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racabeast

Transform model sketchup to gta vice city

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Excuse me please, I would like to know how to transform models google sketchup (. skp) in a model gta vice city (. dff and. txd) :nosweat:

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And so the long journey begins. There's lots of tutorials on this around the net but I'll sum it up for you. Open the model in sketchup and open the texture window or material window or whatever and start right clicking on all the textures and saving them to a new location. Resize and rename them to work in a txd. 128, 256, 512, 1024, any variation of that pixel size. Reimport them one at a time and they should not distort. You'll need 3ds max with Kams maxscripts of course or don't even try this. Import a VC car into max and go to file and export a 3ds of the car. Import it into sketchup as any object and scale down the sketchup model. They're usually wayyy too big. Save it and export it as a 3ds which does require the premium or trial version of SU. Import that 3ds into max and render it to see what it looks like. It may ask for the location of the textures so locate them. If the textures do not appear open the material editor and use the medicine dropper tool to touch each texture and see if the texture is in the window. Each texture does not need to be manually converted to a GTA type but if it looks dark in game you'll need to adjust the Colored box to the right of the texture in the window. Export it as a dff for VC and you'll need a col script. I use col IO 2.b. Go to the modify tab and select vertex mode and weld all the vertexs to about .0001. Run the col script, surface parameters, set surface, create boundings, and save the col. Then download and open steves col editor and save the col as col type 3. Sketchup is awful for collision models so it's likely you'll have the create a new, much simpler model to use as the col model. If you don't know what a col model is you shouldn't be trying this either. Then put all the textures with the correct names in a txd using txd workshop. It's assumed you know how to put it in game but if not well, you need to read those tuts.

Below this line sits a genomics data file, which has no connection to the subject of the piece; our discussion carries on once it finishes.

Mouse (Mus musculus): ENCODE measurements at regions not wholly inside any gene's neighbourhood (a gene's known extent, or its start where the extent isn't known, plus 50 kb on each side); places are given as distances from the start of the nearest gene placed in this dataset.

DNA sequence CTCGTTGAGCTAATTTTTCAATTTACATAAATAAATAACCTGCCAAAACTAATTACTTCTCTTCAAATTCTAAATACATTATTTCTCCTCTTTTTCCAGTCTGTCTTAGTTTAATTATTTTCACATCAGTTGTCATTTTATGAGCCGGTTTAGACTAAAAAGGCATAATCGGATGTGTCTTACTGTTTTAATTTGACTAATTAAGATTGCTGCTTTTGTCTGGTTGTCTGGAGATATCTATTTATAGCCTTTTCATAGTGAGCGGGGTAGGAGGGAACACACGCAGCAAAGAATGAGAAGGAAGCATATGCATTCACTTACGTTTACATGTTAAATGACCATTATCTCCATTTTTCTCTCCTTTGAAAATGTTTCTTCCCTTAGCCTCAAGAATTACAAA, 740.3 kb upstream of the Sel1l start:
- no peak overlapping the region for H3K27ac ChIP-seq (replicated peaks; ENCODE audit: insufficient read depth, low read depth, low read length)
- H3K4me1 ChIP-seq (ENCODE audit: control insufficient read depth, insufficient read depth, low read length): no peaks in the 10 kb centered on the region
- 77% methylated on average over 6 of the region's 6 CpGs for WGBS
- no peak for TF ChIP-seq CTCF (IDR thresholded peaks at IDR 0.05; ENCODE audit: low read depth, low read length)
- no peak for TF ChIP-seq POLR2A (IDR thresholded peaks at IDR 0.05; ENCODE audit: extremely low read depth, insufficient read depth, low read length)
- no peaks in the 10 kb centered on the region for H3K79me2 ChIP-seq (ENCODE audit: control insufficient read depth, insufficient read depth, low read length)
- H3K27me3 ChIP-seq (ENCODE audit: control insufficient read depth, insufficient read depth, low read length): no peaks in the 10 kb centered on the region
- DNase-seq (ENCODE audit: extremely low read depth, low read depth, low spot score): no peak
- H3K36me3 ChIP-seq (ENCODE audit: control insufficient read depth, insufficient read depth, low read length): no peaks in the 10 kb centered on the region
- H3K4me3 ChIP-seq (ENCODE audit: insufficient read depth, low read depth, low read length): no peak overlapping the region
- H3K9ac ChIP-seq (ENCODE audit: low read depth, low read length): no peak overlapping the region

I hope you don't think it's as easy as running it through a program or two and expecting a perfect dff, txd, AND col to pop out. It's an artform that tends to require lots of experience. If that sounds overwhelming you'll now know why not just anyone can create mods. You need at least a piece of a brain. Good luck!

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LOL, I missed this topic but figured out how to do this for Zmodeler (still with the use of 3DS max in-between). :P

At least I know I did it right now.

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